Definition : Meeting of co-owners - Make-up General Meeting (MGM)

Co-ownership meeting resulting from the adjournment of the annual general meeting in the event of a lack of quorum.

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The General Meeting of the co-owners is one of the two decision-making bodies of the syndicate.  You should be aware that co-ownership life implies that the co-owners or their representatives meet, occasionally, to discuss and vote upon important decisions. This occurs at General Meetings of the co-owners, which is the prime democratic body in the co-ownership. Their conduct obeys certain rules of form and content. An overview of the various specific aspects of  General Meetings of the co-owners.    
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A General Meeting of the co-owners cannot take place without an agenda. To deliberate in accordance with the Law, co-owners should be able to become aware, before the General Meeting, of the questions on the agenda. This the reason why it should be annexed to the notice of call, usually prepared by the Board of Directors (Board). It contains all the questions to be tabled for deliberation during the General Meeting. This document must be clear and unambiguous to avoid legal challenges. An overview of the various specificities of the agenda.    
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Question: Can we provide, in a declaration of co-ownership, that the quorum for a General Meeting of the co-owners requires all owners to be present or represented?
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Whatever building chosen, all co-owners, without exception, are expected to participate to the General Meetings of co-owners. Thus they can vote on the questions on the agenda, and take various decisions necessary for the sound operation of the co-ownership. These General Meetings will vary according to circumstances. This factsheet is an overview of the various types of General Meetings that may be held in a co-ownership:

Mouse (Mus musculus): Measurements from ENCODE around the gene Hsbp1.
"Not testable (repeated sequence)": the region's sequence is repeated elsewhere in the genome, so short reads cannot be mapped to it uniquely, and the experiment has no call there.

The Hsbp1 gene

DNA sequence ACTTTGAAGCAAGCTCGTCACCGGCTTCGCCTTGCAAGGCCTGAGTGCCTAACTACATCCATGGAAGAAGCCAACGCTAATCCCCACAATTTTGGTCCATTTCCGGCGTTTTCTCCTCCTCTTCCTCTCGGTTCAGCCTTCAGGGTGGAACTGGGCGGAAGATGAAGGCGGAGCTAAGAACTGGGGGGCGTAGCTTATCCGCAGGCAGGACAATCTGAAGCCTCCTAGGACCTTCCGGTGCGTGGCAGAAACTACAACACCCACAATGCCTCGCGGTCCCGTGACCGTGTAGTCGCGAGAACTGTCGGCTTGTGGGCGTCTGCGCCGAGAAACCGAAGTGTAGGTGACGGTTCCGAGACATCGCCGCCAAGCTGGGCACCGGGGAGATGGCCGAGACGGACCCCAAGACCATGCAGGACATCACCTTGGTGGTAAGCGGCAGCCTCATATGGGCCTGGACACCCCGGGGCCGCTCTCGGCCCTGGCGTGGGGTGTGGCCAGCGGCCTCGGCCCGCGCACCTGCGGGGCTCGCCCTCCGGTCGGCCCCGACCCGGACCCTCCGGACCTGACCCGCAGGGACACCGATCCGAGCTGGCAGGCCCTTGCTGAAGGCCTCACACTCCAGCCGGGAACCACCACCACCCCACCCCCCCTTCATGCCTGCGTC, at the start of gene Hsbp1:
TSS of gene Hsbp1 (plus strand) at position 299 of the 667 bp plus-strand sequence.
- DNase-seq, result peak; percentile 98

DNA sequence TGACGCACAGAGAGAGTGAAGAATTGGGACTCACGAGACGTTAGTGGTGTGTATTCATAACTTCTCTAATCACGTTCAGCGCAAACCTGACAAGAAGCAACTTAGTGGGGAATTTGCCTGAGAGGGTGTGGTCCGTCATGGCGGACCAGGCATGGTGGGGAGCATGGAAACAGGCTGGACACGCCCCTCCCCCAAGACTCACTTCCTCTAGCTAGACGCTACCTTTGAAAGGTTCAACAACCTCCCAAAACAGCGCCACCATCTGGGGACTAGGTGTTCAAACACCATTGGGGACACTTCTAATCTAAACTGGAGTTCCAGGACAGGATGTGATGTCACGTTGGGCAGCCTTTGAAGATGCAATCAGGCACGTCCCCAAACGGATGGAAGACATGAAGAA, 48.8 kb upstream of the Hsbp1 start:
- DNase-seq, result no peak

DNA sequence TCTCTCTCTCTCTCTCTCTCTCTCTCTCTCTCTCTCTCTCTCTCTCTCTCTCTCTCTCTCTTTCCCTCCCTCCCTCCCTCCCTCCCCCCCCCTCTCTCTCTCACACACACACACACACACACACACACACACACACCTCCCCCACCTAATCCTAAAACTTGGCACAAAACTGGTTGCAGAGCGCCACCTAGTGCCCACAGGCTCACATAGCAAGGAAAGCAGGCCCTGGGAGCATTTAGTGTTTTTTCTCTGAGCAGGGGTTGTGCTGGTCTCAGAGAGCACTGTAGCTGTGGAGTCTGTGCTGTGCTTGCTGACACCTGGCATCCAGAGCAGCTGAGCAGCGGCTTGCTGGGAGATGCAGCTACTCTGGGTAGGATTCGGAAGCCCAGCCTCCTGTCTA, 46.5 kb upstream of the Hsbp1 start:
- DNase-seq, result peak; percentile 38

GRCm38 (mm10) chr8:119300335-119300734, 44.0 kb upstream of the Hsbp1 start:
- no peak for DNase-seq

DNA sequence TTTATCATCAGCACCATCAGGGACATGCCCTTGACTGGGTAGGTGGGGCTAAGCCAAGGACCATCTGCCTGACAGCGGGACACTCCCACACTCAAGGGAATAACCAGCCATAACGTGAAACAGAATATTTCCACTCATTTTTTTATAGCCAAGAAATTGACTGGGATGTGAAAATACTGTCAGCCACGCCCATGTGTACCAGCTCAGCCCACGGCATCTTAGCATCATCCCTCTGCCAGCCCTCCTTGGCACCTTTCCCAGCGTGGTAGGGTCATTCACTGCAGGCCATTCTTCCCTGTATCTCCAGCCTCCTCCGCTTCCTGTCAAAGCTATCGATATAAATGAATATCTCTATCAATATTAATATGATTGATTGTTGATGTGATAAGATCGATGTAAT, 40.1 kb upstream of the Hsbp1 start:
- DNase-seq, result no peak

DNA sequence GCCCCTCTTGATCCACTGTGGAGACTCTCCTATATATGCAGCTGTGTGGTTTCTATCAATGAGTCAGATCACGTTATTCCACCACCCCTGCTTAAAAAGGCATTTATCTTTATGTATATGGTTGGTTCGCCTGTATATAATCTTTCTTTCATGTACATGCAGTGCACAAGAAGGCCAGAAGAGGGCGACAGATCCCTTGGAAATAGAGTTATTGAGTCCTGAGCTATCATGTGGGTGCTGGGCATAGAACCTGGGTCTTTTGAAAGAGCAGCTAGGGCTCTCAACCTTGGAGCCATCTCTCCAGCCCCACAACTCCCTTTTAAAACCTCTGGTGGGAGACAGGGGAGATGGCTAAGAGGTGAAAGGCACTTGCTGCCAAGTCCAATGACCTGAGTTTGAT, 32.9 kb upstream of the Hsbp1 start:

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 The resolutions of the General Meeting of the co-owners require complex calculations in order to determine whether a the required majority has been reached. To do so, you must make sure that the register of co-owners is up to date, and that the compilation of votes is done according to the relative value specific to each fraction. This reduces the risk of contestation of an adopted resolution. That said, some decisions have extremely important consequences for all co-owners so the requirements in terms of majorities are then higher. For this reason, the law imposes three levels of majority: absolute, enhanced and double majority, depending on the importance of the decision to be taken.
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  In order for a General Meeting of co-owners to deliberate and adopt decisions, the Law provides that the co-owners (present or represented), eligible to vote, must hold the majority of votes. This requirement is called a quorum. Should it not be achieved, the Law provides for holding a second General Meeting of co-owners during which the rules for calculating the quorum will be less stringent. An overview of the various requirements to obtain a quorum.
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